Freshmen have two honors classes available: Honors Freshman Literature and Composition and Honors Geometry. For some freshmen, this is not enough. Students who are planning to take more honors classes their sophomore years, feel like they will not be prepared for the transition from regular to honors classes.
According to freshman Eli Boshara, only taking Honors Algebra II and Honors English are not enough. If Boshara could add one more honors class to his curriculum this year, it would be Civics.
“Everyone, no matter how smart they are, is in it, so it’s a wide range of kids,” Boshara said.
Boshara does not feel like he will be prepared for the AP World History work next year after this small workload he has for Civics.
Another freshman, Bridie Molen, said her pick for an honors class that doesn’t exist would be Honors French II. Bridie feels that French II is not at a pace that she feels challenged enough in. Molen is taking both honors available for her this year, and she even hears kids in those classes complaining that their schedules are still too easy.
Molen said that “French II is too easy and I wish there was an honors course available.”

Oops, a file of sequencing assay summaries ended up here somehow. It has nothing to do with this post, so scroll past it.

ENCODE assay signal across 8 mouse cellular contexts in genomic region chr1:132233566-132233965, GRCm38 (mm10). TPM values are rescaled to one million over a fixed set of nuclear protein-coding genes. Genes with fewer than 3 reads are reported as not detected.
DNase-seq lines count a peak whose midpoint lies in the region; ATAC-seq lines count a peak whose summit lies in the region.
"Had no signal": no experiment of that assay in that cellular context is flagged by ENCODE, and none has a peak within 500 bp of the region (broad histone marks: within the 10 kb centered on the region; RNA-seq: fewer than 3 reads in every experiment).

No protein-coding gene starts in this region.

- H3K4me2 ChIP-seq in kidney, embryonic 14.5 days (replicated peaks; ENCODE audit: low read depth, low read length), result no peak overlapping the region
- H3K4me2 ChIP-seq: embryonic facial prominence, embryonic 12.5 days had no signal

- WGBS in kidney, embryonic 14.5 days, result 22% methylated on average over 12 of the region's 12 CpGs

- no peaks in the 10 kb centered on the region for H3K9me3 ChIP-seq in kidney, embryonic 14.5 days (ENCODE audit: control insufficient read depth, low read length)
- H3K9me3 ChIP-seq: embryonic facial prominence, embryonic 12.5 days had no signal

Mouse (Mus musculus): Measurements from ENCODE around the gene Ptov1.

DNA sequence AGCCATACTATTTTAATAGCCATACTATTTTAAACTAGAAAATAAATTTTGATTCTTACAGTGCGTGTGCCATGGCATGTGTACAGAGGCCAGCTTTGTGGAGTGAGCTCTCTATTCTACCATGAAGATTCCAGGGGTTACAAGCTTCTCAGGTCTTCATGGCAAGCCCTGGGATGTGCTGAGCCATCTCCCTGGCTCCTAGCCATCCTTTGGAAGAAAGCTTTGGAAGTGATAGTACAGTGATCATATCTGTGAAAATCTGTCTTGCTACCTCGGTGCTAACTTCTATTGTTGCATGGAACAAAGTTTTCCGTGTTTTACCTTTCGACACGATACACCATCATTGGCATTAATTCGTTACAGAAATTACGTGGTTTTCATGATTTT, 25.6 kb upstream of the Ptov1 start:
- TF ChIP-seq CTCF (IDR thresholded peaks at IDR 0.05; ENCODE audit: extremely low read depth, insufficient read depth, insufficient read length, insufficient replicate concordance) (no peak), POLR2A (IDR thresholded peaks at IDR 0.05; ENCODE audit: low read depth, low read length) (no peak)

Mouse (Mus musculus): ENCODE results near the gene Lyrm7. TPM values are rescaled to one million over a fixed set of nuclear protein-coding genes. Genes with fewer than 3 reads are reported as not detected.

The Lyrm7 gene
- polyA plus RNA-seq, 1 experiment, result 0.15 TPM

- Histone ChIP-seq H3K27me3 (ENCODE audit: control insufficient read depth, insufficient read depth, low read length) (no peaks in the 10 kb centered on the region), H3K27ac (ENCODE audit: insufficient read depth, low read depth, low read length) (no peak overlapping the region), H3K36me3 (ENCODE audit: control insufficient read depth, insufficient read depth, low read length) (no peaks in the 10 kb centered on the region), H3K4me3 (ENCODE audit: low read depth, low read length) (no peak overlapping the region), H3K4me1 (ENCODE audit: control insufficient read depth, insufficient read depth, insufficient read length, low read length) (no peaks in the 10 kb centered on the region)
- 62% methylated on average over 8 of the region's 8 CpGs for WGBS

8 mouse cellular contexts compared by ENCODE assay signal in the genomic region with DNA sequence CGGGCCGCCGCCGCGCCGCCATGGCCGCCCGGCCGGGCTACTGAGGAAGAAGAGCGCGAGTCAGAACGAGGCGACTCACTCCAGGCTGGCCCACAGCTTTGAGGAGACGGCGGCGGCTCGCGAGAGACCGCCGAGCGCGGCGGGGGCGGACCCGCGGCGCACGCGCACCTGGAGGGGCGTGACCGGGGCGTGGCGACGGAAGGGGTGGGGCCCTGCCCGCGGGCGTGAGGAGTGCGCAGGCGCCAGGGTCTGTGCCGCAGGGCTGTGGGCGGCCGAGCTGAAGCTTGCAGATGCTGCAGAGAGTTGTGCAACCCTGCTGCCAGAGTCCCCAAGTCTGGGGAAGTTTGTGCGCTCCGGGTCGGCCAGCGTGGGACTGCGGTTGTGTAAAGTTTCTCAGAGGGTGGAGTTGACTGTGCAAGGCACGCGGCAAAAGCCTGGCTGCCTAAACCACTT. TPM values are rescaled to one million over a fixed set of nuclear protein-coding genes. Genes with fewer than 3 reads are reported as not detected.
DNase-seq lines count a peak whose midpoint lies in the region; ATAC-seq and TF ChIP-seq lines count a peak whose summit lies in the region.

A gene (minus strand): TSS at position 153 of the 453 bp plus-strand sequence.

However, Kim Sweesy, guidance counselor, disagrees with these freshman. She is a counselor for this year’s freshman and does not have many kids come and complain to her about their classes.
“I think the workload is very appropriate,” Sweesy said. “[Freshman year] is a time to figure things out and not a time to push. A lot of times kids push too hard, and all of a sudden it’s crash and burn.”
College counselor, Abby Peterson, said there could be more classes available for these freshman, but there is no point in rushing them into honors classes initially.
“No one wants to overwhelm freshmen,” Peterson said. “I think [the administration] offers the honors courses in areas which they think students will be most successful.”